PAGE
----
This content is for information and inspiration purposes only. It should not be taken as financial or investment advice. To receive personalised, regulated financial advice regarding your affairs please consult an independent financial adviser.
It’s easy to be affected by the negativity in the media headlines about the general state of the market. This can be a difficult atmosphere for an investor to navigate, with many becoming disillusioned and pessimistic about the prospects for their portfolio. However, it’s important to recognise that the interests of investors and the wider media are not necessarily aligned.
The media generally thrive on stories about shock, decline and doom; after all, these headlines help to sell newspapers. Yet the short-term negativity of a headline might not reflect the wider, more positive movements or trends of the markets. Take the 2016 EU referendum campaign and result as an example.
The FTSE 100 experienced a lot of volatility in the days leading up to the vote on the 23rd of June. During this time frame, the index fell by nearly 400 places to 5,900. The index climbed up again in the wake of polling which suggested Remain might prevail in the vote. Once the result was announced, however, that the UK had voted to leave the EU the FTSE 100 plummeted to below 6,000 again. Yet in the following weeks, the FTSE 100 was up even higher than the 6,300 before the referendum. During this whole time, the media headlines had a field day by publishing headlines of imminent market disaster. People would have been forgiven for believing them. Yet the wider, long term trend of the FTSE 100 throughout this period (and since) has generally been an upward trajectory – despite the short term falls.
Even apart from media hysteria inflaming investor panic, however, it can be difficult to know how to sensibly navigate market volatility. What should you do, after all, when you start to see one of your investments dive and everyone else seems to be jumping out? How can you be sure this is just a short-term dip followed by a rise, and not another Neil Woodford disaster?
In this short guide, our financial advisers here at Cedar House will be offering some insights to help inform your thinking. If you’d like to take a further step and consult a member of our team about your portfolio, then you can arrange a free financial consultation via 020 8366 4400 or firstname.lastname@example.org.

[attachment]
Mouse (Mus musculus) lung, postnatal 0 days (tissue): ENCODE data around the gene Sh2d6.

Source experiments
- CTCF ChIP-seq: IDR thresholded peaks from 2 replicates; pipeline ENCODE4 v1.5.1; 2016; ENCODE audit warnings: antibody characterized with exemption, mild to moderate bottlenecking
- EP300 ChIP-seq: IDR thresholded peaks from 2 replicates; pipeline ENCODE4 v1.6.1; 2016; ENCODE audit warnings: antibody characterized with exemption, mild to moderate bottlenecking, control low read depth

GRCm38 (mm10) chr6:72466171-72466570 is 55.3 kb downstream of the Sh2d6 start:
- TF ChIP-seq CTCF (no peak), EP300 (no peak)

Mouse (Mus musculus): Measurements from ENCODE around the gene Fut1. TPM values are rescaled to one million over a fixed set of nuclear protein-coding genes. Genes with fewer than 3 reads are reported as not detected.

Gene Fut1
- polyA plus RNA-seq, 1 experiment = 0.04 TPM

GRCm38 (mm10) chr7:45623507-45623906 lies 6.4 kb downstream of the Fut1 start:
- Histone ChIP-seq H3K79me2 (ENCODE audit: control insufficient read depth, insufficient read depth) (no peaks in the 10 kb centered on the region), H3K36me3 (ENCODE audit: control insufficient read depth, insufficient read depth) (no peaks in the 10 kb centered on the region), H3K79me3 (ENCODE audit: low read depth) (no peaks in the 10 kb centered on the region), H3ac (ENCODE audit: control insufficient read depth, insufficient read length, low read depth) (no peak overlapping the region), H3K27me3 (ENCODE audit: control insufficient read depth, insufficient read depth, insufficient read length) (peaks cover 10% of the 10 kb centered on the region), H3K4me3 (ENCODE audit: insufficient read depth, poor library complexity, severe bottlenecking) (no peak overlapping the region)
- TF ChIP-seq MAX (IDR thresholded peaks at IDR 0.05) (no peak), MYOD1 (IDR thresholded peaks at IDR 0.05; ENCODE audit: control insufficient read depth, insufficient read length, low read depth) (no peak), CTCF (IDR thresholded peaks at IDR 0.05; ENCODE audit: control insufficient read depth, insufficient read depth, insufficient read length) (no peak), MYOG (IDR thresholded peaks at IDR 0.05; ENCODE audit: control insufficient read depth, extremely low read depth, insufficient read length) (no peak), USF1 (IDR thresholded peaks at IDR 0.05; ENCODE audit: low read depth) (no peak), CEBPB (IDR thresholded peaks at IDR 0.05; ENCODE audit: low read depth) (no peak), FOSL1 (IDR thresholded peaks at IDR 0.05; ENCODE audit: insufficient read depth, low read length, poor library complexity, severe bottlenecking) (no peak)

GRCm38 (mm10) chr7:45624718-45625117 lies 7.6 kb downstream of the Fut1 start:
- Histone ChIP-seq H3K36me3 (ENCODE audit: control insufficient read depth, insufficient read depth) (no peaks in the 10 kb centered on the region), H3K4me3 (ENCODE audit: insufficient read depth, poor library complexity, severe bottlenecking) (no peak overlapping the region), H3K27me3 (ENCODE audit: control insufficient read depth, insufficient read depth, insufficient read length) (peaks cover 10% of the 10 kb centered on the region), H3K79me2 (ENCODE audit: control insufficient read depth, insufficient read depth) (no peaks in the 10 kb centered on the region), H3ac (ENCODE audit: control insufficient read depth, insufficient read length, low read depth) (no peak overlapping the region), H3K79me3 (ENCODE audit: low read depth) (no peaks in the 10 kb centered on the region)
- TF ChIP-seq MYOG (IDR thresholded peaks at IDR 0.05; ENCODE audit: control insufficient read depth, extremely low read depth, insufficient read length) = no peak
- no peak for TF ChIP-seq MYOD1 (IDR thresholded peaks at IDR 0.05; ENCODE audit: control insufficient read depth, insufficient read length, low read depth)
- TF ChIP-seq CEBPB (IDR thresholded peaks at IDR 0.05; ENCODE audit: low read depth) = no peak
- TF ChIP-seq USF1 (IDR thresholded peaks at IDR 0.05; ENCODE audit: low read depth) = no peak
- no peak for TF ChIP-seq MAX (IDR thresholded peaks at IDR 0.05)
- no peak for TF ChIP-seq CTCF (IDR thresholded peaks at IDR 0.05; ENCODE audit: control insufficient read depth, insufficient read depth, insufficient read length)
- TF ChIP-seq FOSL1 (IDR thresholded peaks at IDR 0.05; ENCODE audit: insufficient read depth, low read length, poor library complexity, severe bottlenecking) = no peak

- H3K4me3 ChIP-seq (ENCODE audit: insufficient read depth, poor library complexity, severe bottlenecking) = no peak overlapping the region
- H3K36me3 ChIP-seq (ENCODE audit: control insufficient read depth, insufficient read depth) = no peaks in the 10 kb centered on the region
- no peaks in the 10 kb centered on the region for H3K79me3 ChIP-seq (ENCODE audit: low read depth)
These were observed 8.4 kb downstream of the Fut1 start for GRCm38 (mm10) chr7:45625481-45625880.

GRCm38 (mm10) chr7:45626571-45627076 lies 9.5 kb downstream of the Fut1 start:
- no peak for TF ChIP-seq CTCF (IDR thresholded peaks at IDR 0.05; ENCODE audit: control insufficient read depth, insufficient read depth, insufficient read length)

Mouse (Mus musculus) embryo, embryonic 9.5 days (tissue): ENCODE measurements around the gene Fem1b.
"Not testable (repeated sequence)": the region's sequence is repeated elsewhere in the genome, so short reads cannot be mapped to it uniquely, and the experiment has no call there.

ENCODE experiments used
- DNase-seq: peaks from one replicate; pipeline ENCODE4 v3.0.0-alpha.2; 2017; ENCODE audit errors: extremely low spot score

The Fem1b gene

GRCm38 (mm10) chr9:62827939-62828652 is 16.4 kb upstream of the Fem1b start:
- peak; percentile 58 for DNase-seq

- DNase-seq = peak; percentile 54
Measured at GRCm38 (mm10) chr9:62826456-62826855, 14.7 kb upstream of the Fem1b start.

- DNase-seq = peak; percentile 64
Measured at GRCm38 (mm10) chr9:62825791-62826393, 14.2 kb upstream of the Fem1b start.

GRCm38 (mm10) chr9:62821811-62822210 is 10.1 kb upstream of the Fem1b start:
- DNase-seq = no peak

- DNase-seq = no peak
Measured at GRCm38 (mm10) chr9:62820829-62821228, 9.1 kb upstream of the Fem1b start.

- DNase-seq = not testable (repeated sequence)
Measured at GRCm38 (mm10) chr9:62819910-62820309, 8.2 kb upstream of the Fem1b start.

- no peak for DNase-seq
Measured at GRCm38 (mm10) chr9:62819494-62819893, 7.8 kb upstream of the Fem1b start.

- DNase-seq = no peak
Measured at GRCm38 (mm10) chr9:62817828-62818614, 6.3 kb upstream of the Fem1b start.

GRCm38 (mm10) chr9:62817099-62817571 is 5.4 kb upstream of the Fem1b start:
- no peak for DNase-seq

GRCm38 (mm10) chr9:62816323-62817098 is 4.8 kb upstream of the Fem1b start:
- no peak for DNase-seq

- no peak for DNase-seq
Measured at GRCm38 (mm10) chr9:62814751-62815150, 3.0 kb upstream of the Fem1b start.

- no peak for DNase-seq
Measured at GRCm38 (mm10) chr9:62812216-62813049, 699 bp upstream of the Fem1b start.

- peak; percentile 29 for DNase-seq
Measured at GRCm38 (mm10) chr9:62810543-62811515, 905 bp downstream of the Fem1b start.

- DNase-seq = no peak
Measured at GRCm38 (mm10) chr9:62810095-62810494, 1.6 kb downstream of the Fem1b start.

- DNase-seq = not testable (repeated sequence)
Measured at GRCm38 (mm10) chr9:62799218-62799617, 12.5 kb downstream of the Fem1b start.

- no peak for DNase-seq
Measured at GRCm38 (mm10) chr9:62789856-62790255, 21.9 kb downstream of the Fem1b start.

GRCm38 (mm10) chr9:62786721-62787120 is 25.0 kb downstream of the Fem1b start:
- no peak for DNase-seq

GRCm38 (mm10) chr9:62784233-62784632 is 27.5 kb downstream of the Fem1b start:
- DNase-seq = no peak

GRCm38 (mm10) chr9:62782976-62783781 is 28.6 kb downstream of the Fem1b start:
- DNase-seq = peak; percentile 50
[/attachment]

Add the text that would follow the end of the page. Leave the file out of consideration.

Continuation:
#1 Remember to strap in
Whilst there has been some market volatility in 2019 and certainly a lot of political upheaval, it would be fair to say that, historically speaking, recent years have shown comparatively low volatility. This “recency bias” in human psychology leads many of us to assume that this relative calm is how things naturally are. So, when the markets start to get “bumpy”, it’s easier to panic. Remember that markets are, by nature, usually quite volatile. It’s the nature of the beast. When you started an investment portfolio with your financial adviser, remember that you were not signing up to a regular savings account with your bank. You were committing to a long-term wealth growth strategy, which would involve ups-and-downs along the way.
#2 Remember the foolishness of market timing
Almost no human being on the planet can accurately and consistently predict what will happen in the markets. Even world-famous investors such as Warren Buffet advise most people to not try to “time the markets”. Think again of the FTSE 100 example above, leading up to and after the 2016 EU referendum. It was tempting for many people to take their money out of the market during this volatile period, and certainly many did. However, those who tried to time the market in this way likely lost out in the longer term.
Remember, again, that volatility is not only the nature of the investment beast, but also trying to predict this volatility is a bit like trying to predict your spouse’s mood tomorrow morning. You can make a good guess, but you cannot be certain what direction things might go!
#3 Keep emotions in check
It can be very tempting to panic and make impulsive investment decisions when you suddenly see your stocks take a dive, or when you watch a “hot stock” soar upwards. Remember, however, that emotional reactions to market events are normal, but basing your decisions on your feelings can be one of the most disastrous things you can do.
Try to take stock, breathe and run through a rational list of questions when you find your emotions pulling you towards a particular investment decision. Here are some examples:
- Is your investment money needed urgently? Will you even need to access it in 10 years?
- What’s happening in the worldwide economy? Is it shrinking, or is global outlook good?
- Generally speaking, is it a good idea to sell off your equities if they are going down in value? What if they climb back up again?
- In 5-10 years, will the market be in the state it’s currently in? Is it likely to improve?
- Are you smarter than John Maynard Keynes (20th Century world-famous economist) or Isaac Newton? They tried to time the markets, and both failed.
Navigating market volatility can be emotionally-challenging even for very experienced investors. One of the great benefits of working with a financial adviser is that they can help you to check your emotions during difficult periods, acting as an impartial “sounding board” and guide. Quite often, simply speaking out your concerns to an adviser can reduce their potency.
If you would like to discuss your financial plan or investment portfolio with a member of our financial adviser team, then get in touch today to arrange a free, no-commitment consultation:
020 8366 4400 or email@example.com.